China seeks support for its own ‘War on Terror'

Updated - November 17, 2021 01:28 am IST

Published - September 11, 2011 12:41 am IST - BEIJING:

China has called for a renewed and united international effort against terrorism on the tenth anniversary of the September 11 attacks, seeking greater global support for its own battle against terror groups as well as taking aim at Western “double standards” in dealing with terror.

Ahead of the 9/11 anniversary, Chinese officials and the State media have drawn attention to the growing domestic terror threat in the wake of recent attacks in the Xinjiang region, stressing the need for greater international cooperation.

The official media here has also hit out at the U.S. for turning a “blind eye” to China's — and other countries' — terror concerns, and highlighted both Washington's failures and weakened position a decade after the attacks on account of two costly wars and the financial crisis.

“The United States and its Western allies have repeatedly used double standards on anti-terror issues, which has obstructed the progress of the global effort,” said the State-run Xinhua news agency in a commentary.

“Often, the United States has turned a blind eye to the damage and threats caused by extremists in Russia's Chechen Republic, and opted for a double standard on the issue of the separatist forces in China's Xinjiang province, rejecting China's request to extradite members of the so-called ‘East Turkestan Islamic Movement',” (ETIM) which has a close relationship with al-Qaeda.”

Following the 9/11 attacks, China, too, intensified its campaign against what the government describes as the ‘Three Evils' of terrorism, separatism and extremism. Beijing sought U.S. support against groups such as the ETIM, which has been behind recent attacks in Xinjiang.

More than half of the 35,000 convictions as terrorists in the decade following the 9/11 attacks were in Turkey and China, according to a study conducted by the AP.

China alone has arrested more than 7,000 people since 9/11 under anti-terror laws, which treat “separatism” and “extremism” as equivalent to terrorism.

Religious extremism

Pan Zhiping, a terrorism expert at the Xinjiang Academy of Social Sciences, told The Hindu in a recent interview that religious extremism was on the rise in Xinjiang, and behind the recent attacks in Kashgar and Hotan which left at least 40 people dead. The Jihadist group, the Turkestan Islamic Party (TIP), which was behind the ETIM, claimed responsibility. Mr. Pan pointed to the rising influence of groups such as the Hizb ut-Tahrir. “These groups use the mosque to spread extremist ideas.” Leaflets from several groups, calling for violence against Han Chinese, had circulated in some areas in Xinjiang.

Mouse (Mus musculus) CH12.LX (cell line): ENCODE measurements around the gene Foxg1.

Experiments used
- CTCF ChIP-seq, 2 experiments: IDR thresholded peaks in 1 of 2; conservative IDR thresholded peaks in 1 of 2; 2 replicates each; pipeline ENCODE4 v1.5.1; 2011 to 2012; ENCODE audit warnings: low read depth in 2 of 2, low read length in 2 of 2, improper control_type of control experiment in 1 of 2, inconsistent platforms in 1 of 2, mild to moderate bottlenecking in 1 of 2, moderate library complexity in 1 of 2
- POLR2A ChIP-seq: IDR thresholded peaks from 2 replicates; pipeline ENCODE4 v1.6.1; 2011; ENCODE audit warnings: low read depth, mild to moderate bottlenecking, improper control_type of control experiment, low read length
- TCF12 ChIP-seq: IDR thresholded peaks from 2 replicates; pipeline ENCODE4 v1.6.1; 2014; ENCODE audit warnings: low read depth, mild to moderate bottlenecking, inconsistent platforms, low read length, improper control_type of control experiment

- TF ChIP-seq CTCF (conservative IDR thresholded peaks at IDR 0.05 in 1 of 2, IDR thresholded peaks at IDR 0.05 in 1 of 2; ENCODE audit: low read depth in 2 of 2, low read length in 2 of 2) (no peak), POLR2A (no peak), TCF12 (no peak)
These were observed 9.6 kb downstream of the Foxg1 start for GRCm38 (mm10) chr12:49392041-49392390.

In 2003, when the war in Iraq was already under way, China's Ministry of Public Security issued a list of terror groups that China considered illegal and a threat, including the ETIM and the World Uygur Youth Congress. While the West and rights groups have accused China of inflating the terror threat to tackle dissent in Xinjiang, much of the criticism subsided after 9/11. The Xinhua commentary said there was “an urgent need to create a common standard for fighting terrorism”, pointing at the West's questioning of Russian and Chinese anti-terror efforts, even as Washington launched its ‘war against terror'.

“Fighting and eradicating terrorism, extremism and separatism should be an international responsibility and, therefore, shared by every country, rather than the sole responsibility of the United States.”

Li Wei, an anti-terrorism expert at the official China Institute of Contemporary International Relations, said the international community “still differs on definitions of terrorism and terrorist organisations,” which was one reason for the failure of effective cooperation. The wars in Iraq and Afghanistan, he said, had “helped shore up sympathy and support for terrorist groups”, rather than “nip terrorism in the bud”.

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